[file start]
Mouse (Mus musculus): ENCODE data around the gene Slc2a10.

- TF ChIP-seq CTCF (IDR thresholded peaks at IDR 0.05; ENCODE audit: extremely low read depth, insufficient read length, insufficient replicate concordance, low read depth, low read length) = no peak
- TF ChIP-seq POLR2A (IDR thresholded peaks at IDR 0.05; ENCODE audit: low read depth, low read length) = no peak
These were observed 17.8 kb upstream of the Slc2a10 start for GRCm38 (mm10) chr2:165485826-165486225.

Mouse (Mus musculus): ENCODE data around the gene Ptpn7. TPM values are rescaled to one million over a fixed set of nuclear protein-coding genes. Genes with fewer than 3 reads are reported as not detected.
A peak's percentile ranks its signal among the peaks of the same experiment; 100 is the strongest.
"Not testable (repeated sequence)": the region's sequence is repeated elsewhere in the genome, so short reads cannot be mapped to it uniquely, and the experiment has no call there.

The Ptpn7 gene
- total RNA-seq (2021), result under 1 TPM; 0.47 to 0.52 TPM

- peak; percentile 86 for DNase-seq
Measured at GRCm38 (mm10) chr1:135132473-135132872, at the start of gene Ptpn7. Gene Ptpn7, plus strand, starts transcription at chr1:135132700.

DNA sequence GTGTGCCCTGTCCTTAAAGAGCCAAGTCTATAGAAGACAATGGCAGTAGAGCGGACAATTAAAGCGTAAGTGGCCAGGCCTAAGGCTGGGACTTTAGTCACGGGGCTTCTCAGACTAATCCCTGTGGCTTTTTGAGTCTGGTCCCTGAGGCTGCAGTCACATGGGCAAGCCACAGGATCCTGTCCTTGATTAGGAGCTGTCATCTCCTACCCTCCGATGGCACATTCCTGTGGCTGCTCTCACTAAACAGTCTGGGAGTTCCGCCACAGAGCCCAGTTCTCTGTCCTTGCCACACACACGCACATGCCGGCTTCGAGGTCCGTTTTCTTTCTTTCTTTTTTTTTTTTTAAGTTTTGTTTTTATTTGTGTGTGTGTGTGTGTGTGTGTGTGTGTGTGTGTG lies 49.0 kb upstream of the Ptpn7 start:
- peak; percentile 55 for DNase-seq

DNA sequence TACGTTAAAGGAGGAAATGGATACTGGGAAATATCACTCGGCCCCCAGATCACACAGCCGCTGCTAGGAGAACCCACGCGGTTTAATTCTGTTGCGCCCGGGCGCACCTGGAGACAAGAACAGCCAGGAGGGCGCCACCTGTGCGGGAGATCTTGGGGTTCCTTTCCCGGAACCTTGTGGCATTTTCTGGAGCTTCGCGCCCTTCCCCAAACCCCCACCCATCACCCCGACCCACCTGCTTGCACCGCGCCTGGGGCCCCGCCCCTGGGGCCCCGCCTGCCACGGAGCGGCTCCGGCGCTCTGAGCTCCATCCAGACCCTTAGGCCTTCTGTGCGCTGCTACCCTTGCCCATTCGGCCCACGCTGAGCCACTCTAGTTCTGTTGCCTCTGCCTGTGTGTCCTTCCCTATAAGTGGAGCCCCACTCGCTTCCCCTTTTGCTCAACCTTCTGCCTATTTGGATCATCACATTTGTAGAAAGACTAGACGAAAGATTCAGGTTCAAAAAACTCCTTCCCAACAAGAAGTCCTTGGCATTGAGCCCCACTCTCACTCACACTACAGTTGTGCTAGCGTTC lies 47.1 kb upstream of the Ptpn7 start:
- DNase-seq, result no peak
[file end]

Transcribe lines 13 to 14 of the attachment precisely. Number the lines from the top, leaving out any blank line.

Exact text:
- peak; percentile 55 for DNase-seq

DNA sequence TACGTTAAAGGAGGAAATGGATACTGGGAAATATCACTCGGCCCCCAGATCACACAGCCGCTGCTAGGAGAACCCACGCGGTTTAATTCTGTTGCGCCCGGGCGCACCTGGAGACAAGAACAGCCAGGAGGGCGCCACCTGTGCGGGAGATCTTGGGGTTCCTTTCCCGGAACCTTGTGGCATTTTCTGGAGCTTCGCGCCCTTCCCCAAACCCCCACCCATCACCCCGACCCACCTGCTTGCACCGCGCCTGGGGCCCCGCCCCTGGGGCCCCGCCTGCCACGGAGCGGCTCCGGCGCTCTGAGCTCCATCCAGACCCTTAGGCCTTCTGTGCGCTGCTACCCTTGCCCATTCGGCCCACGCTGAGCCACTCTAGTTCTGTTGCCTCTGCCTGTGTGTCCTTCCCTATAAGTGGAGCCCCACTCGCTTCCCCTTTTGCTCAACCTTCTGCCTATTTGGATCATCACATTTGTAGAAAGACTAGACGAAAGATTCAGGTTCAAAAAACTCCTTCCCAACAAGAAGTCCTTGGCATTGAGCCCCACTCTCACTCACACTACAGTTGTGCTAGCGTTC lies 47.1 kb upstream of the Ptpn7 start: